xpeng p7 at guangzhou motor show 2019.
xpeng’s electric vehicle mission was always bigger than the company liked to talk about. To the outside world, the G3 SUV is known as the G3, but internally, during development, it had a different, more ambitious name: David.
Reading: G3 suv and the p7 sedan
That’s an unsubtle codename, and mission statement, for an ev the Chinese startup wanted to use to take on the big players. And that includes both the big automakers and the standard gasoline engine mentality that dominates vehicular traffic around the world. the goliaths, so to speak.
xpeng’s all-electric g3 off-roaders are now a relatively common sight in some parts of china. By the end of October 2019, Xpeng has delivered more than 12,000 G3s to more than 200 cities in China. On a recent trip to guangzhou, where xpeng is based, it didn’t take long for me to start recognizing the g3s as they moved silently through the busy streets.
we were there to learn about xpeng’s upcoming second model, the p7 sedan, which the company had unveiled to the world at the shanghai show in april. The company announced in Guangzhou that its new EV would start at 240,000 RMB (about $34,500) and would be available in five different configurations. The pre-order price for higher trim levels, for example with a longer-range battery pack, reaches 370,000 RMB ($53,000). xpeng did something right with that price, racking up over 15,000 pre-orders since April. the company says it will start shipping the p7 to customers in the second quarter of 2020.
brian gu, vice president and president of xpeng, unsurprisingly says that he believes the p7 is superior to the tesla model 3 in many ways. Xpeng’s selling points aren’t just the electric powertrain, but also the futuristic tech features, like all the “geek” parts of the G3. in the off-roader, that means lots of self-driving tech, high-definition maps, and a quirky camera on the roof. on the p7, it includes driver safety monitoring and updates to autonomous capabilities, while dispensing with that specific camera. And the high end of the P7 price range is where the Model 3 starts in China, Gu said, putting Xpeng in a good spot.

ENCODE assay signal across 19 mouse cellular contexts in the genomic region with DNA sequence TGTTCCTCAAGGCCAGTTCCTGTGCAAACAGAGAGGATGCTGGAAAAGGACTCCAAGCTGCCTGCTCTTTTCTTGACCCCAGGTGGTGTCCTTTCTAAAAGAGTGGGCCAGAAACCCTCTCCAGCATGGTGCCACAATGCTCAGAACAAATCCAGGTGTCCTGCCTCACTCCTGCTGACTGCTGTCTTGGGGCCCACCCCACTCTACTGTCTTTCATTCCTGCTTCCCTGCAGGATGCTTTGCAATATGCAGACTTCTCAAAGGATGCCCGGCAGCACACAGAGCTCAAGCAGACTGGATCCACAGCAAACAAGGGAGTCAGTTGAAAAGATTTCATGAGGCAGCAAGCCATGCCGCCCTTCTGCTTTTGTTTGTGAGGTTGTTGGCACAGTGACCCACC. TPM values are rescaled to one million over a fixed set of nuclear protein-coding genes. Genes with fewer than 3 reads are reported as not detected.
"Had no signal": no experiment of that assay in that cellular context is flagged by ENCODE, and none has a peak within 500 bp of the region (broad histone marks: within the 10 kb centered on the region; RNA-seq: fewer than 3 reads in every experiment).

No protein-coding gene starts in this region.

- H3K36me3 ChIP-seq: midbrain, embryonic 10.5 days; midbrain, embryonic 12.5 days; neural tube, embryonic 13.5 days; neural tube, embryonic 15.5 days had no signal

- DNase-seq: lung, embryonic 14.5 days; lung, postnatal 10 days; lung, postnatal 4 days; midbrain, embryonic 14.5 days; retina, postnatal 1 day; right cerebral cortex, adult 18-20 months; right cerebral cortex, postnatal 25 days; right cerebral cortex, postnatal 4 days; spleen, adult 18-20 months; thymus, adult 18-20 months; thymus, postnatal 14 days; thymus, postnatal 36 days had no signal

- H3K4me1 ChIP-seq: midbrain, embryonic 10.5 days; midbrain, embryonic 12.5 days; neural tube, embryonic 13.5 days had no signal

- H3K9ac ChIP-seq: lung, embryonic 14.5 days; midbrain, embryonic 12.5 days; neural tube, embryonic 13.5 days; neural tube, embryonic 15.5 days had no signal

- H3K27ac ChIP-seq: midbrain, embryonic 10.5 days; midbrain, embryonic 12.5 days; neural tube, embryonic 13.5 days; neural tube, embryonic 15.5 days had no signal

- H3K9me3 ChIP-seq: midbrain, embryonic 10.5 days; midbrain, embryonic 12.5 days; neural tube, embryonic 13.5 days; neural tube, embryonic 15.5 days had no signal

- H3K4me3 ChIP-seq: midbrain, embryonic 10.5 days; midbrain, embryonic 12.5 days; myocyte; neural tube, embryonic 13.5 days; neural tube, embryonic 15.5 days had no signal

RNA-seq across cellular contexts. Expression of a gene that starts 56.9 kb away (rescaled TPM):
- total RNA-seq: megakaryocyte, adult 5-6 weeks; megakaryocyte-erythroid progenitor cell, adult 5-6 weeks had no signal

“Model 3 is a great product,” he said. “if model 3 is successful, it will bring out the whole market. it gets people excited about evs. but when people ask me about an alternative to that, they want localization, better value, and differentiated capabilities. and the p7 will be right there.”
xpeng p7 electric sedan.
As stated, xpeng likes to give meaning to their vehicle names, whether they’re for internal use or not, and for their production models, all letters stand for something. the g in g3, for example, stands for “geek” and the p in p7 stands for performance. xpeng reps said two more models, the n and e, are coming, but they didn’t tell us which ones they might be. the numbers have a less precise meaning, but all relate to size, a combination of car length and overall size. so the 7 in p7 means the car is bigger (longer) than the g3 even though it is a sedan.
Obviously, xpeng is not the first automaker to sell electric vehicles in the Chinese market. It’s a crowded space these days, and Xpeng might have been one of the first to put its EVs up for sale, as the company was the first Chinese company to obtain a license to build and sell EVs, according to Gu. In 2017, before sales of the G3 began, Xpeng decided to slow down to further test the vehicles, and that precaution meant that Xpeng ended up being the third such company to start selling EVs. “That was a reflection of the philosophy that xpeng has,” he said.
That philosophy continues today, with xpeng taking its time to make things right. moving slow has also allowed xpeng to follow the lead of tesla, nio and byton as it builds its own store network. xpeng has around 100 open now, with more planned for the new year. taking the time also allowed xpeng to make smart money moves, gu said.
“We’re very cost conscious,” he said. “If you look at how much capital it took us to deliver 10,000 vehicles, I think we’re less than a quarter of what Nio spent to reach the same milestone.” and nio didn’t build its own plant like xpeng did, he added.
“xpeng can do things more profitably because we choose to spend the money primarily on research and development,” he said. “Hopefully that will lead to a more cautious and disciplined outcome and allow us to avoid the pitfalls that others have made.”